On September 12, the brand new $800 million+ Little Caesar’s Arena kicked off with a Kid Rock concert on the southern edge of the Cass Corridor in Detroit. It was the culmination of white billionaire Mike Ilitch’s* fifteen-year “dereliction by design,” scores of properties purchased and left to rot. Land values were intentionally driven lower so Ilitch could buy even more. One week after the grand opening, prompted by this journalistic prose, Lindsay Airey was visited by a nightmare. Her attempt to relay it in poetry:
A sea of black faces.
by violent displacement,
Greed turned sick
of these precious ones’
seeping like poison,
out their murdering pores. Continue reading
By Naim Edwards
(This post is a Bonus Wild Lectionary Reflection from the readings a month ago)
The God who made the world and everything in it, he who is Lord of heaven and earth, does not live in shrines made by human hands, nor is he served by human hands, as though he needed anything, since he himself gives to all mortals life and breath and all things. Acts 17:24-25
Clifton and Vanessa named me Naim Kenyatta. We are the descendants of Black West Africans (and an Irishmen or two) taken from their homelands and transplanted to these so-called United States of America. Our lineage has been traced back twelve generations geographically all the way to Maryland and Virginia. Besides that, we understand that forced separation from our indigenous language and region has essentially vanquished all direct ties to Africa. My family has been here since before the U.S. was even the U.S. We are more American than America, yet most Black people continue to be treated like second class citizens. Continue reading
A Sermon by Joyce Hollyday. Given at Circle of Mercy: February 28, 2016
My friend Jeanie Wylie-Kellermann died on New Year’s Eve of 2005 of brain cancer. In the aftermath, her daughter Lydia claimed me as one of her two honorary mothers. One of the ways I’ve taken that beautiful tribute seriously was to be present to help catch her son Isaac when he was born three years ago.
Last month Isaac’s brother, Cedar, came into the world. I wasn’t present for his birth, but I had the delight of meeting him when he was ten days old and staying with him, Isaac, and their mothers for a few days. My main task was entertaining Isaac. I read a lot of books, put together countless puzzles, and played endless rounds of the game “Goodnight Moon.” Continue reading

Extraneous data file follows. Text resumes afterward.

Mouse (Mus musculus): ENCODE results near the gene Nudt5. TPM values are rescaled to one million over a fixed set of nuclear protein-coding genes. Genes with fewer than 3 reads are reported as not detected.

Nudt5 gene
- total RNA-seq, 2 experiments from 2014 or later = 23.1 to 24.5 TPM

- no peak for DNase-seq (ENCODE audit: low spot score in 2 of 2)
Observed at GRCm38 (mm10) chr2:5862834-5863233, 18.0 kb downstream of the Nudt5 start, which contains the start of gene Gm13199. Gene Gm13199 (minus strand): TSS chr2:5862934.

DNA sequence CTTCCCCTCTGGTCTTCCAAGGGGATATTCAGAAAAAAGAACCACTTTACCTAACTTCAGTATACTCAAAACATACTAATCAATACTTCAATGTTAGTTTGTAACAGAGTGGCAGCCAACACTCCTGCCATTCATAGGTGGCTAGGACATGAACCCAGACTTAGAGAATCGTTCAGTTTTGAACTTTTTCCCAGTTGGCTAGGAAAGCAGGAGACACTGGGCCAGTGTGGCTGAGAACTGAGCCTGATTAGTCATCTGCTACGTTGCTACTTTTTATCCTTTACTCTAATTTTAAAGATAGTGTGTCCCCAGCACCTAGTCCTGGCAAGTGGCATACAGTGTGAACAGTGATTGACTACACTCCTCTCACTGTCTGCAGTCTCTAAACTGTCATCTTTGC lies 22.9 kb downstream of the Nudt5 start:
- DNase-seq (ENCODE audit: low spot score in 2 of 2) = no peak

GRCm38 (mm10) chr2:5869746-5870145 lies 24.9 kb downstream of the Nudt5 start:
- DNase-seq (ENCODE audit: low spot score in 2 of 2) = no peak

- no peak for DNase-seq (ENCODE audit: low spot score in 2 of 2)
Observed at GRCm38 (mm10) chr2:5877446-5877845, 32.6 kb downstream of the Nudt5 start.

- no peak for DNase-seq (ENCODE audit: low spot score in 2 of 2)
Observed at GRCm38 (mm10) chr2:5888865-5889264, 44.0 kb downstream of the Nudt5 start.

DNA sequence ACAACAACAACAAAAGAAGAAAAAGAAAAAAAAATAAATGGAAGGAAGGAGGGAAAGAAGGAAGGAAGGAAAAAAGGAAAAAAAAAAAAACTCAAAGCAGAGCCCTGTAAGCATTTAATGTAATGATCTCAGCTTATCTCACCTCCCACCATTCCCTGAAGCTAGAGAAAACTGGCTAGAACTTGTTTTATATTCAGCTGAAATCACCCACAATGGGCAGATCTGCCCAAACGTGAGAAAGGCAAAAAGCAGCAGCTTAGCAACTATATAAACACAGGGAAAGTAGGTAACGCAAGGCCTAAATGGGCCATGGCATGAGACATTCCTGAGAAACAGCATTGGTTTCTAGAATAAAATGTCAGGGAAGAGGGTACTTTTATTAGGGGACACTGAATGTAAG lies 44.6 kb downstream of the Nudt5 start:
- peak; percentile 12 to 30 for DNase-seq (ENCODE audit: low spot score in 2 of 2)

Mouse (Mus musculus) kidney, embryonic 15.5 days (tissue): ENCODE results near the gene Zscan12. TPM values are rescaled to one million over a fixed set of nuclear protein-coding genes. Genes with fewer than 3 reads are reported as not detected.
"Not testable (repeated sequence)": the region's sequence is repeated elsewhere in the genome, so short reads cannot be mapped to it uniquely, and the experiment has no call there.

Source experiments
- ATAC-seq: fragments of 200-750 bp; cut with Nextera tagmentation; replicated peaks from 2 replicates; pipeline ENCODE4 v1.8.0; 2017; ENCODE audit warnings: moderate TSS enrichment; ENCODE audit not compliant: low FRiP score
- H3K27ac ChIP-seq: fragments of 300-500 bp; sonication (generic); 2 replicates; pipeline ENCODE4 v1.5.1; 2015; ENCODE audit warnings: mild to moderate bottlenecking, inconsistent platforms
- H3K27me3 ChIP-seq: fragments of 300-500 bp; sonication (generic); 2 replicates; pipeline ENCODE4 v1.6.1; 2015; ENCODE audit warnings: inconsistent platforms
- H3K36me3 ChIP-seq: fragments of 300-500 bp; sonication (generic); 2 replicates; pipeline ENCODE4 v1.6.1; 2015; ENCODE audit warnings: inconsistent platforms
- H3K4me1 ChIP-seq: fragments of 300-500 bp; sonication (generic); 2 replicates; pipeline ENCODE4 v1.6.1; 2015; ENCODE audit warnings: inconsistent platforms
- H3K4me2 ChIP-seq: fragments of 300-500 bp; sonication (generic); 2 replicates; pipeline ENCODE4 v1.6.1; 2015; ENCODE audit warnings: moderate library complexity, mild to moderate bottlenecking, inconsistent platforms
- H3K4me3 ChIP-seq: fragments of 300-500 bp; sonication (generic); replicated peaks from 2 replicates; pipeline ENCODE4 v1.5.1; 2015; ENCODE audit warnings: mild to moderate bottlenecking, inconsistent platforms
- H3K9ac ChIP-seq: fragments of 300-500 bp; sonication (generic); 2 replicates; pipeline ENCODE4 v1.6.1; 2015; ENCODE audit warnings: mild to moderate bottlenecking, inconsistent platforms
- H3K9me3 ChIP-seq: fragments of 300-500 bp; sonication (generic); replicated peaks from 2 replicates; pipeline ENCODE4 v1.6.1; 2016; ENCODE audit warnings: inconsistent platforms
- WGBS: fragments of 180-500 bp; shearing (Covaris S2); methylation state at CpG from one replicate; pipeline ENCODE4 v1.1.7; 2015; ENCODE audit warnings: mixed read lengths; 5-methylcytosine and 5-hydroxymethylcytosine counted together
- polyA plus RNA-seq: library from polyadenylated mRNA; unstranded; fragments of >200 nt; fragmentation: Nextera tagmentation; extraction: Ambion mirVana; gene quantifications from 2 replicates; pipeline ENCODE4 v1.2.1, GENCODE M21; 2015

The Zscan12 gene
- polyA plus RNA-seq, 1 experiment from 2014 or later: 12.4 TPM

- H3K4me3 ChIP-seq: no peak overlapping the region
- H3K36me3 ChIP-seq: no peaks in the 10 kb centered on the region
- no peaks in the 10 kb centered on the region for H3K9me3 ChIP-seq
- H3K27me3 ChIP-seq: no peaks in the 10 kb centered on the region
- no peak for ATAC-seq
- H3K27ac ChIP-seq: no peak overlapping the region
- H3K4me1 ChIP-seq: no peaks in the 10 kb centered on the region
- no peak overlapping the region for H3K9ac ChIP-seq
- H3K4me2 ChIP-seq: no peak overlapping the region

Readers may not know, but Tommy and Lindsay Airey are ending their time in Detroit this month. It is a serious loss for those of us in Detroit, but we trust it will mean wonderful things for http://www.radicaldiscipleship.net as Tommy and Lindsay continue to write, reflect, and place their feet in new places. This is a goodbye poem for them written by Bill Wylie-Kellermann.
This old world to that beloved Word
this watershed to discipleship
roots, sweet and thirsty, to the road;
in radical vocation, wed disciple to disciple
as time to time
(What kairos is it on the chronos of Detroit?
the nation, the planet, our hearts?) Continue reading
By Joyce Hollyday
Ho, everyone who thirsts,
Come to the waters;
And you that have no money,
Come, buy and eat!
Come, buy wine and milk
Without money and without price.
Why do you spend your money for that which is not bread,
And your labor for that which does not satisfy?
I was in Detroit welcoming my new honorary grandson, Cedar, when a coalition of justice organizations convened a Water Crimes Tribunal. The tribunal brought charges against Michigan Governor Rick Snyder, Detroit Mayor Mike Duggan, and their accomplices. Their crimes include the infamous switch of the Flint water system to a river that poisoned city residents with bacteria and lead. Continue reading
Written by Lydia Wylie-Kellermann for the Detroit Peace Community’s Stations of the Cross. This week the City of Detroit has resumed shut offs to 30,000 homes.
When they turn off our water, prohibiting us from cleaning our clothes or our bodies, they strip us of our dignity.
When they turn off our water, leaving us unable to care for medical needs and sewage backs up, they strip us of our health.
I learned the liturgical year as a child by where we put our bodies. Mondays in Advent were spent at Williams International where they were making cruise missiles and Good Friday was spent walking the streets of Detroit. This walk has been happening since before I was born and I’ve walked it every year of my life. As a community, we spend Lent thinking about where we see the Cross today. Where is crucifixion happening today. Then together on Good Friday, we name it out loud by taking our bodies and a wooden cross to those places.
This year when we think about the Crucifixion we are thinking about the poor being pushed out to make way for gentrification. We are thinking about water shut offs and privitized education system. We are thinking about drones and black lives matter. Today, hundreds of us join together reading these words together. We invite you to join us in reading a couple of them here.
– Lydia Wylie-Kellermann Continue reading